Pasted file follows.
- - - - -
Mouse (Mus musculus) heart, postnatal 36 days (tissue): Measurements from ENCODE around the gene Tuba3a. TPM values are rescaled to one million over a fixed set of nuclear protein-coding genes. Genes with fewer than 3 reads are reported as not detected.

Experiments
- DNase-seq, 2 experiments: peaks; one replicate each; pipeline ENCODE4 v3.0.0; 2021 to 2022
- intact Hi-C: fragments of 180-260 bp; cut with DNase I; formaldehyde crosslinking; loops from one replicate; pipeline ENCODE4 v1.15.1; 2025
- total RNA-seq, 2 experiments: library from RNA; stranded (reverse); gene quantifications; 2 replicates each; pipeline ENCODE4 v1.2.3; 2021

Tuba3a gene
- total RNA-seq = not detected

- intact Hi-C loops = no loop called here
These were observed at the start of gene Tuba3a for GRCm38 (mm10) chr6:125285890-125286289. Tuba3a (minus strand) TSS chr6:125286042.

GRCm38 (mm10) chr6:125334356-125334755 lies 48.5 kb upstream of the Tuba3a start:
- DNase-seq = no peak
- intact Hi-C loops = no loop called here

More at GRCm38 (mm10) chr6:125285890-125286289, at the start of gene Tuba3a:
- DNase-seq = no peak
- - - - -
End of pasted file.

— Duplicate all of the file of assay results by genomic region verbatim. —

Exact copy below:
Mouse (Mus musculus) heart, postnatal 36 days (tissue): Measurements from ENCODE around the gene Tuba3a. TPM values are rescaled to one million over a fixed set of nuclear protein-coding genes. Genes with fewer than 3 reads are reported as not detected.

Experiments
- DNase-seq, 2 experiments: peaks; one replicate each; pipeline ENCODE4 v3.0.0; 2021 to 2022
- intact Hi-C: fragments of 180-260 bp; cut with DNase I; formaldehyde crosslinking; loops from one replicate; pipeline ENCODE4 v1.15.1; 2025
- total RNA-seq, 2 experiments: library from RNA; stranded (reverse); gene quantifications; 2 replicates each; pipeline ENCODE4 v1.2.3; 2021

Tuba3a gene
- total RNA-seq = not detected

- intact Hi-C loops = no loop called here
These were observed at the start of gene Tuba3a for GRCm38 (mm10) chr6:125285890-125286289. Tuba3a (minus strand) TSS chr6:125286042.

GRCm38 (mm10) chr6:125334356-125334755 lies 48.5 kb upstream of the Tuba3a start:
- DNase-seq = no peak
- intact Hi-C loops = no loop called here

More at GRCm38 (mm10) chr6:125285890-125286289, at the start of gene Tuba3a:
- DNase-seq = no peak